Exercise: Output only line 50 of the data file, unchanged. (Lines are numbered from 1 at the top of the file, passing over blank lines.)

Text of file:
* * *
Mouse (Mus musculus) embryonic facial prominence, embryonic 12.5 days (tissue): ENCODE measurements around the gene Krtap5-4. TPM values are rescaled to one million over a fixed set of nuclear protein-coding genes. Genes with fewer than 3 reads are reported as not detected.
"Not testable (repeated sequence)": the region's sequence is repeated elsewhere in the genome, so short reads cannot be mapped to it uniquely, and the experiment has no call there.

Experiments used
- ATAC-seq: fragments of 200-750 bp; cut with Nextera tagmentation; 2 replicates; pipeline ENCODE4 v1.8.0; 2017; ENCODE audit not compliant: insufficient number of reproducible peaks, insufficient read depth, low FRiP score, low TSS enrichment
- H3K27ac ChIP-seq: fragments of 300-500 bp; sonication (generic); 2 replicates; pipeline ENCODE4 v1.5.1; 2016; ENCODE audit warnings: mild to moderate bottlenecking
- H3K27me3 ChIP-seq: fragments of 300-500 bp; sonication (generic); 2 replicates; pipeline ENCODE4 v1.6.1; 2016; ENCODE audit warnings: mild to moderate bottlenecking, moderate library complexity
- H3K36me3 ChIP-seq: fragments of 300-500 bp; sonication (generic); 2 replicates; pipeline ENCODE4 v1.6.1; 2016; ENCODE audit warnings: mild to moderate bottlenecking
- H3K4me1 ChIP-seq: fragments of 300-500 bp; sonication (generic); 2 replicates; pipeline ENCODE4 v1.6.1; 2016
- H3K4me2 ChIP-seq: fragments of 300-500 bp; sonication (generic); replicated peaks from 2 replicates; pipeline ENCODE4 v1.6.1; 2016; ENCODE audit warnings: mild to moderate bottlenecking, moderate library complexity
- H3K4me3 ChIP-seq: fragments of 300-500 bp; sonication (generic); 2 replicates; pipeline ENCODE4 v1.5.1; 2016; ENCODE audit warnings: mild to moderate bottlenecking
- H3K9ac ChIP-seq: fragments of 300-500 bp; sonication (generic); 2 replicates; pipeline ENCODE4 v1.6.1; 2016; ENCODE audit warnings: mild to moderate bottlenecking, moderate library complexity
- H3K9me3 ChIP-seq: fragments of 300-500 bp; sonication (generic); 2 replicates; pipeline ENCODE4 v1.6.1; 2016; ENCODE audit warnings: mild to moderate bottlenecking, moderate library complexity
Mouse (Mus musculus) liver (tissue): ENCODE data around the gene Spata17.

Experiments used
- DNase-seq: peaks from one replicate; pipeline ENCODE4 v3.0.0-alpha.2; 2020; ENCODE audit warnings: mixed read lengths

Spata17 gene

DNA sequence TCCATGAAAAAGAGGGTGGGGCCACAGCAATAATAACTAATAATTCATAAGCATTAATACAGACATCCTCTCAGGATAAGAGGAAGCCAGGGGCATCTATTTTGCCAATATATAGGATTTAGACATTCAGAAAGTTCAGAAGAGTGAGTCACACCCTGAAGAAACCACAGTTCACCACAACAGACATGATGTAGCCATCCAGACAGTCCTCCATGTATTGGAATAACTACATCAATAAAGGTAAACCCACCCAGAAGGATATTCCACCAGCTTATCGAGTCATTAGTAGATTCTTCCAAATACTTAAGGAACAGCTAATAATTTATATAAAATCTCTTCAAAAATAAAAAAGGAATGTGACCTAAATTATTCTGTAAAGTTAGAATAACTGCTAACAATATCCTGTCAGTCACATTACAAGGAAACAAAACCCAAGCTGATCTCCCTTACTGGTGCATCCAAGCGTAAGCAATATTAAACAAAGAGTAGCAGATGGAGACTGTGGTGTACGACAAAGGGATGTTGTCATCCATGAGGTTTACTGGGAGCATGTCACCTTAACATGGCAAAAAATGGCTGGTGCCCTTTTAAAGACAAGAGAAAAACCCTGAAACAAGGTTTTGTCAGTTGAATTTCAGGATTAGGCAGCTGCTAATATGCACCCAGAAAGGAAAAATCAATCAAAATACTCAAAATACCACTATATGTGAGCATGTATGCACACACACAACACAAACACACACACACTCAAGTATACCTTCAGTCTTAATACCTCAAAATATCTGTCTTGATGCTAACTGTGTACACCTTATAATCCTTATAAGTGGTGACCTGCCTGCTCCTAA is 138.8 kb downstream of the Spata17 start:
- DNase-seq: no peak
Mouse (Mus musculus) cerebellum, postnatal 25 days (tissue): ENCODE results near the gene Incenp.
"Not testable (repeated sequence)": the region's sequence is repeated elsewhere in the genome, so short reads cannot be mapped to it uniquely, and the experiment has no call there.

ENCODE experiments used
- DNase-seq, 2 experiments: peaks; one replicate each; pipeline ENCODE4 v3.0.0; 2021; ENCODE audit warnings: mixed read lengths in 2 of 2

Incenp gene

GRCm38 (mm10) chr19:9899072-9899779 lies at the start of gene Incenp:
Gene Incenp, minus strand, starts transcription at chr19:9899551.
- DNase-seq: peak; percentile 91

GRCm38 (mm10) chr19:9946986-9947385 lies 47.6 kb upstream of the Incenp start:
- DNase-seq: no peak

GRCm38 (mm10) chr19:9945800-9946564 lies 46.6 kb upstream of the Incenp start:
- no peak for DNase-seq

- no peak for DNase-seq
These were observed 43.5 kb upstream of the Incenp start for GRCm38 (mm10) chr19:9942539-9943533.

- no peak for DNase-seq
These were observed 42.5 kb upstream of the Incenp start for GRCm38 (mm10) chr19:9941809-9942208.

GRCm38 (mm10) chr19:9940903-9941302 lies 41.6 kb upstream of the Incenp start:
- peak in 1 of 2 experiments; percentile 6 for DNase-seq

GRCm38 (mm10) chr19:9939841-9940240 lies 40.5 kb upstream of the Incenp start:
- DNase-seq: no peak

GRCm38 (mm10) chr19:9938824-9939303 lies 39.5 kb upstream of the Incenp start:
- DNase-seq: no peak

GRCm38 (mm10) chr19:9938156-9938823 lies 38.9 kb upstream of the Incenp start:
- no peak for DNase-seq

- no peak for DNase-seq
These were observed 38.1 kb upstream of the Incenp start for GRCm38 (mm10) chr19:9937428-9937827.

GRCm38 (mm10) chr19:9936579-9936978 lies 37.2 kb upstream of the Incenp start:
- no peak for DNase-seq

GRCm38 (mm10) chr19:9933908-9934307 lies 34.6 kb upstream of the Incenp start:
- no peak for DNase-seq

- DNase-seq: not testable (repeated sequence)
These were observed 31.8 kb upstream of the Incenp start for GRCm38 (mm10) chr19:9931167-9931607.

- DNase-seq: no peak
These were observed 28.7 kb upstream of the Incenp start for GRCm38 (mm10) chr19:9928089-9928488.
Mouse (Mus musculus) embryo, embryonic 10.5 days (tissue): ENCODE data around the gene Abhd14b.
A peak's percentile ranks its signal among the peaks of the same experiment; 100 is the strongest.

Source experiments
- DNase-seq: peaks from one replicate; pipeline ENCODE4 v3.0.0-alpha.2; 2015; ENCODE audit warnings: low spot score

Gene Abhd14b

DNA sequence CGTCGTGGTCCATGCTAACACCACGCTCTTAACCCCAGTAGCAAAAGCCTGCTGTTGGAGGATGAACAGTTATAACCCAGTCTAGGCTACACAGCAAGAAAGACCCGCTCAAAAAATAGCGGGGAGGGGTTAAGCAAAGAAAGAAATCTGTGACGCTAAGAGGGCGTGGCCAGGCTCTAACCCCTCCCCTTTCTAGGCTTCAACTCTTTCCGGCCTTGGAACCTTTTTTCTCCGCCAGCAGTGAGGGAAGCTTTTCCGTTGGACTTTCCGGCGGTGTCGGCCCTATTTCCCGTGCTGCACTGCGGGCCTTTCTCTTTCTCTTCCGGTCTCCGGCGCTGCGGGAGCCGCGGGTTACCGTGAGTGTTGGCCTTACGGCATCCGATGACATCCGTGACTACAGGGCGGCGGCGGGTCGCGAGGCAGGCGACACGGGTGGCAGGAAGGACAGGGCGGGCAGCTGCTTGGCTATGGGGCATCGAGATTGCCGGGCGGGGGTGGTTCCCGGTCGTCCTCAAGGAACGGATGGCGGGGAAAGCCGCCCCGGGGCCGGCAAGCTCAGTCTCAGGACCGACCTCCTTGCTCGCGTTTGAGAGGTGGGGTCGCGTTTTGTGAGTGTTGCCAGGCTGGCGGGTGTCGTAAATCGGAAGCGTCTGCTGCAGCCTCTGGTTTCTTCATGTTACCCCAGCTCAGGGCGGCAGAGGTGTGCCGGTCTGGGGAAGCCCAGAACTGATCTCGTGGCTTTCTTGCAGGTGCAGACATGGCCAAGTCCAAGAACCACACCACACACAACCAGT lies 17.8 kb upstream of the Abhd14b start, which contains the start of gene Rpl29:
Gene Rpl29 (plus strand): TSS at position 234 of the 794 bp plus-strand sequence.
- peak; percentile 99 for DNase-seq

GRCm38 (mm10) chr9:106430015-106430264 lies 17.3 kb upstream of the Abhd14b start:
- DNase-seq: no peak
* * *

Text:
These were observed 31.8 kb upstream of the Incenp start for GRCm38 (mm10) chr19:9931167-9931607.